8. An apparatus comprising:
- an image processor circuit configured to convert a first set of digital data comprising a first string of text character codes into an image file, the image processor circuit comprising an image capture circuit configured to generate the image file as mapping information that nominally describes characters corresponding to the first string of text character codes, the image processor circuit further comprising a smoothing function circuit configured to apply a smoothing function to the image file generated by the image capture circuit to degrade boundaries between adjacent characters;
- an optical character recognition (OCR) circuit configured to apply optical character recognition to the image file to generate a second set of digital data comprising a second string of text character codes based on detection of characteristics of the image; and
- a comparator circuit configured to compare the first string of text character codes extracted from the first set of digital data to the second string of text character codes detected from the image.
9. The apparatus of claim 8, wherein the comparator is further configured to generate a first notification signal responsive to a match between the first and second strings of text character codes, and to generate a different, second notification signal responsive to a mismatch between the first and second strings of text character codes.
10. The apparatus of claim 8, further comprising a code extractor circuit configured to extract a set of original codes corresponding to the first string of text character codes from the first set of digital data and to forward the set of original codes to the comparator circuit.
11. The apparatus of claim 8, wherein the first and second strings of text character codes are respective code points in at least a selected one of an ASCII character encoding scheme or a Unicode character encoding scheme.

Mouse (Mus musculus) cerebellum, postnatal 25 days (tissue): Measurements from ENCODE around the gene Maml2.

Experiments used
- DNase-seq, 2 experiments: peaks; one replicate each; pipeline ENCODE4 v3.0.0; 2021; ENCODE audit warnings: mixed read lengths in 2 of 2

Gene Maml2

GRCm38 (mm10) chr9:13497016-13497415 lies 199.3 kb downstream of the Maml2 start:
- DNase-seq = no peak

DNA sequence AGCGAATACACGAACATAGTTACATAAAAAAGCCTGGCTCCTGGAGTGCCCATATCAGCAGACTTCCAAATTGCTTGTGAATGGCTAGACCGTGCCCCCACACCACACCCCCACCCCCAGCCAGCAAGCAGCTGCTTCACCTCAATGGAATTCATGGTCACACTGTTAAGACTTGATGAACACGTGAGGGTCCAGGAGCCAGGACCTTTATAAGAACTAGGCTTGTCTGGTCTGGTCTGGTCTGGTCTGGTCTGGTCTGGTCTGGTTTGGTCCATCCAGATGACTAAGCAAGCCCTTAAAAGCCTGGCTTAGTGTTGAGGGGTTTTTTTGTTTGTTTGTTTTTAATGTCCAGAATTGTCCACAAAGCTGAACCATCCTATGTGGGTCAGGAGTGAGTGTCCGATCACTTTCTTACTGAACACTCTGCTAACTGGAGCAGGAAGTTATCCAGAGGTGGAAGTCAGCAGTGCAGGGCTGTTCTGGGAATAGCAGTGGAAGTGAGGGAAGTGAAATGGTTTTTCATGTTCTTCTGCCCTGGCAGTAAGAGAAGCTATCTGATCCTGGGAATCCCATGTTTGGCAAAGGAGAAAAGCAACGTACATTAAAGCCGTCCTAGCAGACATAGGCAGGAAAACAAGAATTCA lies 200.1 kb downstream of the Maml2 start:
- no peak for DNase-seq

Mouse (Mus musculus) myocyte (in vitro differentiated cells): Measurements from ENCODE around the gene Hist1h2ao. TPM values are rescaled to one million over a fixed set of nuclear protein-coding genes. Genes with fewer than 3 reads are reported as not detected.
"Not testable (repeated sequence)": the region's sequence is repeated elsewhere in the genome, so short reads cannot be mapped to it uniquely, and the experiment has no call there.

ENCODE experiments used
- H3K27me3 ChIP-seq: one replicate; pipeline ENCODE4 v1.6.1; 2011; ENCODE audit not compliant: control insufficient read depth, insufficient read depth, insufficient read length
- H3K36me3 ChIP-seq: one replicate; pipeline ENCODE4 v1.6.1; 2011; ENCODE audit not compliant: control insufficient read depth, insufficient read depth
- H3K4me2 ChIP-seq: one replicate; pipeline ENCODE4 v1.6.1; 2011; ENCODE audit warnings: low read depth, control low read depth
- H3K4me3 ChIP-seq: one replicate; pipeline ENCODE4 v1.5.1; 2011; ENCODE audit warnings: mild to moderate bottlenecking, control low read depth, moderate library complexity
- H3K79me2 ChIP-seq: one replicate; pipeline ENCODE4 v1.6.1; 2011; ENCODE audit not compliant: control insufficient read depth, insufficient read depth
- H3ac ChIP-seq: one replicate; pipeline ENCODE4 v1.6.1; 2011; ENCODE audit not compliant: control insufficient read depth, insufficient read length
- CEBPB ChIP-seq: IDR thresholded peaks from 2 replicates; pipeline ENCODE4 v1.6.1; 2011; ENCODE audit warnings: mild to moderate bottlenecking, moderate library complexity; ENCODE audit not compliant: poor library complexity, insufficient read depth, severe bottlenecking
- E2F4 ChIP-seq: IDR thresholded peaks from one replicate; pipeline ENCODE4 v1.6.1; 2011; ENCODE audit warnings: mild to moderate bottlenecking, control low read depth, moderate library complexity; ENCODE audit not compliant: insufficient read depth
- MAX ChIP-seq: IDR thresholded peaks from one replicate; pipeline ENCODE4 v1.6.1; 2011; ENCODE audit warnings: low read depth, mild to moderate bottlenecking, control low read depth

12. The apparatus of claim 11, wherein the comparator circuit compares a first code point from the first string of text character codes with a second code point from the second string of text character codes and declares a mismatch based on the first and second code points comprising different numeric code values.
13. The apparatus of claim 8, wherein the first string of text character codes correspond to characters comprising at least a selected one of a URL domain name pointing to a selected web address or an email address.
14. The apparatus of claim 8, further comprising a font library as a data structure in a memory with text character codes corresponding to the codes in the first set of digital data to render the image.
15. The apparatus of claim 14, wherein the image processor circuit utilizes the font library during rendering of the image file.
16. The apparatus of claim 14, wherein the OCR circuit uses the font library during evaluation of the image file.
17. The apparatus of claim 8, wherein the first and second string of text character codes are code points in a Unicode character encoding scheme in accordance with the Unicode standard.
18. The apparatus of claim 8, wherein the image processor circuit is further configured to successively generate different images of the first string of text character codes using different image capture parameters, and wherein the OCR circuit is further configured to apply OCR processing to each of the different images using different OCR detection settings.
19. The apparatus of claim 8, wherein each of the image processor circuit, the OCR circuit and the comparator circuit are realized as programming instructions stored in a memory and executed by one or more programmable processors in a client device.
|3930231||December 1975||Henrichon, Jr. et al.|
|6879701||April 12, 2005||Rhoads|
|7559085||July 7, 2009||Wahl|
|7644127||January 5, 2010||Yu|
|7734092||June 8, 2010||Curtis|
|8385589||February 26, 2013||Erol et al.|
|8707426||April 22, 2014||Ramzan et al.|
|8943588||January 27, 2015||Speegle et al.|
|9253208||February 2, 2016||Koshelev|
|20020076111||June 20, 2002||Dance|
|20080008348||January 10, 2008||Metois et al.|
|20080030798||February 7, 2008||O'Neil|
|20080046738||February 21, 2008||Galloway et al.|
|20080079730||April 3, 2008||Zhang|
|20080172741||July 17, 2008||Reumann|
|20140053268||February 20, 2014||Feng et al.|
|20140283078||September 18, 2014||Redfoot|
|20150156210||June 4, 2015||Hunt|
|20180157625||June 7, 2018||Chang|
|20190044975||February 7, 2019||Schafer|
|20190050559||February 14, 2019||McCarty|
|20200053119||February 13, 2020||Schnieders|
- Nick Gammon, “Character sets, encodings, and Unicode”, Mar. 15, 2017.
International Classification: G06K 9/18 (20060101); G06K 9/00 (20060101); G06K 9/34 (20060101);